Recharge4040: Neha Palmer

Neha Palmer: 'I was in my element and decided this was what I wanted to do'

Neha Palmer: 'I was in my element and decided this was what I wanted to do'

Neha Palmer is responsible for figuring out how Google can best feed its voracious appetite for renewable power — and then convincing wary electricity suppliers of the wisdom of her plan.

An engineer by training, Palmer started her career working on natural-gas pipelines for Pacific Gas & Electric (PG&E), the dominant energy provider in her native northern California, before shifting to their energy-trading division. A few years later, she went to business school and came out with a job with Goldman Sachs, where she “first dabbled in renewables”.

Around 2006-07, the prospect of US cap-and-trade legislation looked bright. Palmer worked to help the investment bank’s utility clients understand the potential impact of such legislation, and how they might clean up their energy mix.

By 2008, she’d had enough of New York and moved back to California — and PG&E.

Her timing was perfect. In late 2008, then-governor Arnold Schwarzenegger signed into law a bill requiring that California’s utilities source 33% of their power from renewables by 2020, by far the most stringent state Renewable Portfolio Standard in the US.

Palmer was tasked with helping PG&E figure out how it could meet its obligations, putting her in regular contact for the first time with renewables developers such as First Solar and BrightSource.

“I loved it,” she tells Recharge. “I was in my element and decided this was what I wanted to do.”

The experience gave her keen insight into the “pain points” that both utilities and renewables developers have in meeting stretching targets — a cold dose of realism for Google’s quest to source all of its energy from renewables. (Currently the company is about one third of the way there.)

When the opportunity to take her current position came along in early 2012, as head of energy strategy and development for Google’s Global Infrastructure team, “it really resonated with me”, says Palmer, now 39. “It touched on every aspect of my career.”

Google signed its first power-purchase agreement (PPA) for renewable energy in 2010 — before Palmer’s time — for the full output of a 114MW NextEra wind farm in Iowa. Four similar PPAs followed.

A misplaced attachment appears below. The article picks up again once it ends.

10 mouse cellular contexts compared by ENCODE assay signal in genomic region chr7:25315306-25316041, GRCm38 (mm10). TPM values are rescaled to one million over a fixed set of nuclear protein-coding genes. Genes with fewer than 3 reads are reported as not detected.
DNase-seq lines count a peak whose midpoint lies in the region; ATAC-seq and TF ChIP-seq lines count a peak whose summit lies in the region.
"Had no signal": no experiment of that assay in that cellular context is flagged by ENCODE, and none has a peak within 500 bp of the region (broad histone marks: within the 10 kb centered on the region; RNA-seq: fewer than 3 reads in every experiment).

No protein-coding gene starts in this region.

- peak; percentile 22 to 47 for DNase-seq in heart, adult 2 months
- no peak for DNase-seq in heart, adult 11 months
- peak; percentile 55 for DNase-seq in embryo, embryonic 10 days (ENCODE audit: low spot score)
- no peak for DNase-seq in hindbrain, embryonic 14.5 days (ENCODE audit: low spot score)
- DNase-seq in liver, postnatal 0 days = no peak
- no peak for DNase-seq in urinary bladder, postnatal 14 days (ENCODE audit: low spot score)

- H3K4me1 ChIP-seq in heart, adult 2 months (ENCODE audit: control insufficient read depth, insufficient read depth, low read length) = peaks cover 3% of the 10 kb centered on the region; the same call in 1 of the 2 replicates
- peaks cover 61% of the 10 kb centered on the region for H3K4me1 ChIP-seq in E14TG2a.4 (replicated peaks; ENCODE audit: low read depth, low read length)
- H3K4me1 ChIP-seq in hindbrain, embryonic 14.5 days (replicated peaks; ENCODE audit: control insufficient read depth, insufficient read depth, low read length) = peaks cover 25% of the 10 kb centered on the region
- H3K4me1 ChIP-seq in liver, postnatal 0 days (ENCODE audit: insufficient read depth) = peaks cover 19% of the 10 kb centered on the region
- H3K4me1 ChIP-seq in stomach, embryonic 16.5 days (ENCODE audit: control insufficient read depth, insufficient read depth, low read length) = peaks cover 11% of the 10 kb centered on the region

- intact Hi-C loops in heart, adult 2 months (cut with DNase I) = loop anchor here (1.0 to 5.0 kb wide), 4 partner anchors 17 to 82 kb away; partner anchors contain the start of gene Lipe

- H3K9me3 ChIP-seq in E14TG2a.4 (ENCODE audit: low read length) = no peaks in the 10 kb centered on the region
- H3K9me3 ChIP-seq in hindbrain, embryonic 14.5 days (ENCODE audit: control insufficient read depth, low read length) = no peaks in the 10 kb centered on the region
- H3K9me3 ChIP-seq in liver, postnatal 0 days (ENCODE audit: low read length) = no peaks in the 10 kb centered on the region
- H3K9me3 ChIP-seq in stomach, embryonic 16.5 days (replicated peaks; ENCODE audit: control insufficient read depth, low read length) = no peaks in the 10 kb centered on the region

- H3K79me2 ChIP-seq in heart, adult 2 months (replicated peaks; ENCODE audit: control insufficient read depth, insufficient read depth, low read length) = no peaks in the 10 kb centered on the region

But in September 2012 — this time on Palmer’s watch — the company shifted gears, agreeing to buy renewable power from an Oklahoma utility, rather than going out and directly buying the output itself. This April it signed a second such agreement with Warren Buffett’s MidAmerican Energy.

The shift is important. Google has learned that “it’s a very time- and knowledge-intensive process to manage off-taking from a renewables developer directly”, says Palmer. One of her main focuses over the next 18-36 months will be convincing more utilities to offer green tariffs, something many are reluctant to do, often simply because it’s new.

If Google wanted — or needed — to sign more direct PPAs, it is smart and big enough to do so. But its growing preference for leaning on utilities to do much of its greensourcing for it could have big implications for power consumers around the world.

Palmer — who has an MBA from Northwestern University and a civil-engineering degree from California Polytechnic State University — laughs at the business-school maxim that after three years in a job, one is supposed to start sniffing around. “I’m hitting on three years here, and I’m not looking around,” she says.

Neha Palmer is head of energy strategy and development at Google Infrastructure

Recharge4040 brings together the world's young new-energy pioneers from the worlds of renewables technology, finance, development, social engagement and advocacy. The list includes people from major wind and solar companies, banks, investment funds, crowd-funding platforms and governments. For the full list of nominees and news about the initiative, visit the 4040 website

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